Friday, June 1, 2007

A Break Down in Communications

Our emergency room had calmed for the night and my partners and I had settled in the office to take a much earned break. No more than a minute passes and our switchboard operators call over our radio stating, “Why aren’t you at the code blue on level 2”? We told them because they never called us. So we jumped up and ran to the second floor. Upon arrival staff was still arriving to this 35 year old crashing fast. There had been almost 10 minutes of down time for this patient who was coding for mysterious causes.

The security department responds to code blues for several reasons because we are all trained in basic life support, we move equipment out of the way to move the patient, lock down elevators, and crowd control. People visiting love to stand in the middle of hallways and door ways to watch the circus. They actually will argue with us stating they have a right to watch (still can’t find that one in the constitution). It seems when people code all the hospitals junk is parked in or around the room. We also get a set of all keys (weighs a ton) so we can also lock elevators and make them go directly to the floors we want. The last hospital I worked in the never wanted us jumping in and starting compressions, but this one realizes if we are the only ones there then we need to know what to do.

So after everything calmed down and the patient returned to us, damage unknown, and we got the patient into the ICU I went to our switchboard operators. I asked why the big break down in communications and the explanation dumfounded me. Our hospital has came up with so many acronyms and short terms that when level 2 wanted to call a code blue they ended up calling for the wrong team. L
evel 2 called down for a quick response team which also means code green for a combative patient. So instead of doctors; pharmacist, RNs, techs, and security you instead get plant operations, housekeeping, security, and the police get put on hold. Well when no one showed because our operators assumed everyone in the hospital had special pagers, we don’t only radios, the level 2 staff had to leave all patients to help this one.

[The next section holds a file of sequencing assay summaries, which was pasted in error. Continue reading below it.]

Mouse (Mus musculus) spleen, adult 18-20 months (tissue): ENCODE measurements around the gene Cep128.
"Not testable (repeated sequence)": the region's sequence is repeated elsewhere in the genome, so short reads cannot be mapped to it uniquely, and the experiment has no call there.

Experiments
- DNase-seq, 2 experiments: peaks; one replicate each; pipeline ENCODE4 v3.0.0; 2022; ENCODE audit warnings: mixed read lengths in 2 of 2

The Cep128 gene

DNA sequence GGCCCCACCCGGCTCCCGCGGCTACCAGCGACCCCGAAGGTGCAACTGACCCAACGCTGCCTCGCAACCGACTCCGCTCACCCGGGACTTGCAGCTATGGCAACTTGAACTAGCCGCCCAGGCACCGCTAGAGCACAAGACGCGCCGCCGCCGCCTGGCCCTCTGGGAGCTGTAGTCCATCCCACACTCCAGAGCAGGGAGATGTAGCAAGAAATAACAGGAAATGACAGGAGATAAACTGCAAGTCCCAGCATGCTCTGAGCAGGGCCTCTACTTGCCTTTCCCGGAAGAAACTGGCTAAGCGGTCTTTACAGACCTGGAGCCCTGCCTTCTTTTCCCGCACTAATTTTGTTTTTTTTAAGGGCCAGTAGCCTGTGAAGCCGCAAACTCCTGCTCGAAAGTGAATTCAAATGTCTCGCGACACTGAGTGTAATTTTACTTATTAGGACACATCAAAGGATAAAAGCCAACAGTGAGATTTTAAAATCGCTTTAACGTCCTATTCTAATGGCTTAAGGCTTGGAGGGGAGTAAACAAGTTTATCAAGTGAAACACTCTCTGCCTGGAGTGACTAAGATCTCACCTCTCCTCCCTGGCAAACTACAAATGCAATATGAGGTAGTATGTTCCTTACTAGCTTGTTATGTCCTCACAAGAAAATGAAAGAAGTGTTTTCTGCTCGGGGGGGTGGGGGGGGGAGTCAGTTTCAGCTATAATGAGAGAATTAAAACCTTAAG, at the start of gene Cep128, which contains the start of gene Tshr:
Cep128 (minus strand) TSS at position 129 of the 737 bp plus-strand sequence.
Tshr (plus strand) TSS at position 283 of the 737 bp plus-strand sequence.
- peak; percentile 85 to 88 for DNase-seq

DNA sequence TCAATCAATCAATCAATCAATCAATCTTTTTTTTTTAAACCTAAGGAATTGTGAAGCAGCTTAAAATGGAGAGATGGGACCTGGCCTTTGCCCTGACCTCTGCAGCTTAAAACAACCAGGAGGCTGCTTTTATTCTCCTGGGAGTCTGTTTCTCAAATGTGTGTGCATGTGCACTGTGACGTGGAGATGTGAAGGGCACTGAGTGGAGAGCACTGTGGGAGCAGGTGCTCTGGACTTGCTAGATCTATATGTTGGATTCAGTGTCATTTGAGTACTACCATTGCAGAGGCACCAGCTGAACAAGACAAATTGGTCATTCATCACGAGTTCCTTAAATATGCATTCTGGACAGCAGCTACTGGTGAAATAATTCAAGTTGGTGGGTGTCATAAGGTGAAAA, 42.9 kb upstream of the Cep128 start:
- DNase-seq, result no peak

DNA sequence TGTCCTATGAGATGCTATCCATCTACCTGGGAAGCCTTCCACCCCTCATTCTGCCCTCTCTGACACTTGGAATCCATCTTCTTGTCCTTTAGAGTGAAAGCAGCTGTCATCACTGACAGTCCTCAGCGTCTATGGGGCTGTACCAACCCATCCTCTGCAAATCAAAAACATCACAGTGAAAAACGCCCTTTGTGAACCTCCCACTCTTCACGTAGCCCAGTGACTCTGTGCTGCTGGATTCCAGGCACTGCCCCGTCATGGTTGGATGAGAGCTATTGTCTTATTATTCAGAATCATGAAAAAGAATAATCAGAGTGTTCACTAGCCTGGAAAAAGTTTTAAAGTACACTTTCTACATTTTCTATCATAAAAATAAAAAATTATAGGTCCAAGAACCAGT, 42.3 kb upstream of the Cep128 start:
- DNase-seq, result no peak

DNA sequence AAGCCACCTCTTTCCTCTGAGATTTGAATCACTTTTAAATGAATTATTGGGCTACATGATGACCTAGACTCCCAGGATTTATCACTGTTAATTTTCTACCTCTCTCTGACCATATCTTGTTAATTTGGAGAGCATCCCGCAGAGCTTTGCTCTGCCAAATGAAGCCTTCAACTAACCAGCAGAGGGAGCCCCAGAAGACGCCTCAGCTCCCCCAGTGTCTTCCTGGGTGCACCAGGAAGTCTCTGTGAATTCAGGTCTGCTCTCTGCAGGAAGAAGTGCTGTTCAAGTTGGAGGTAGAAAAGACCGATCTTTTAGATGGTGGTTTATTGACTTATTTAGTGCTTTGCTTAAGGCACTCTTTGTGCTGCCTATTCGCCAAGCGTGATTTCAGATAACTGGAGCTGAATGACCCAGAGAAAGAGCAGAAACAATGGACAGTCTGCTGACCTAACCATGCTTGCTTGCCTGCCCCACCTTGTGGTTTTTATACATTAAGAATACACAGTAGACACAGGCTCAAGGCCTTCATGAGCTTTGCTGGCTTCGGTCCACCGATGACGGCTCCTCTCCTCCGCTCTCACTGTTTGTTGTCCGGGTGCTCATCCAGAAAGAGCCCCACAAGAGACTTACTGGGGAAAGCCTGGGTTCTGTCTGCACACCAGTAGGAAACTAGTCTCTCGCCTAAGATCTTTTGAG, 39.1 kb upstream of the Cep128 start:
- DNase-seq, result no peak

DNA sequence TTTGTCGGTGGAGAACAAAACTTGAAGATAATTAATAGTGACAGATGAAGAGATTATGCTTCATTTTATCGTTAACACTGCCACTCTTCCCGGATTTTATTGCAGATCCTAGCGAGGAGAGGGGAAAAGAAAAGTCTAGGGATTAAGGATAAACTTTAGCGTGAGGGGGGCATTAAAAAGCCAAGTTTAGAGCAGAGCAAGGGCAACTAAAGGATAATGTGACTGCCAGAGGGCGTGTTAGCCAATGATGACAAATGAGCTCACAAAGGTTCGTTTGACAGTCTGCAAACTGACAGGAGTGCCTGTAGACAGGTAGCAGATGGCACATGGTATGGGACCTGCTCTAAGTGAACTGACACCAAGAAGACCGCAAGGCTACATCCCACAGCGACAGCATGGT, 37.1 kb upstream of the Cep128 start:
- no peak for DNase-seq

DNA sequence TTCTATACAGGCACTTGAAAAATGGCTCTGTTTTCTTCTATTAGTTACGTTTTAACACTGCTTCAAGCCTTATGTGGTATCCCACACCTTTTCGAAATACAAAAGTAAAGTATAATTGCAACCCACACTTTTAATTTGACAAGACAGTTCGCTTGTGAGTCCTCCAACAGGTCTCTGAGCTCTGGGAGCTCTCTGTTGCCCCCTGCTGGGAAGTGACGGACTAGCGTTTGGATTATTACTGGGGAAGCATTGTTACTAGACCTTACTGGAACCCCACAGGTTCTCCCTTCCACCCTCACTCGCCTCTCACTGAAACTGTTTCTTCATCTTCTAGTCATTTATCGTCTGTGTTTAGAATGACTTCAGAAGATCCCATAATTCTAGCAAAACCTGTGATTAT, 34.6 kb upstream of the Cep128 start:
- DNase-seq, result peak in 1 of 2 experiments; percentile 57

I went to do a debrief session with our switchboard and nurses and figured a way to fix the problem. I understand the hospital wants to be cute with all these special names to hide codes, but now it could cause people to loose their life. They should stick with a basic code system that has worked for years and cut down on confusion. I know calling a code blue will attract crowds, but that’s why we show up. Medical staff needs to worry about patient care and let security worry about our job. I am glad to say the patient is doing alright and it turns out the patient had a hidden infection that did not show up in any tests. It was the first times in years where it felt like we in a medical television show like House or something.


Flashlight 1

11 comments:

Joltbunny said...

I work in a danish hospital an d foryunately there is in our legislation room for us to physically move people out of the way, if they are obstructing the work being done...

Know that you and your colleagues are much appreciated...i have made sure to tell them where I work when they save my bacon
regards
Michael

Anonymous said...

The hospital I work at has gone to "Dr Starling" to mean Code Blue. It works very well.

Kim said...

Yeah!!!! I'm so glad you submitted to Grand Rounds, too! Nice to have your perspective on both sets of 'Rounds. Nice story, too, finding out the reason for the mix up was a good idea - and I agree, call a code what it is. A Code!

Mother Jones RN said...

I'm also happy that you submitted to Grand Rounds. Don't forget to send your post for Change of Shift.

MJ

Anonymous said...

Ever heard of Hippa? You don't want to be caught violating it.

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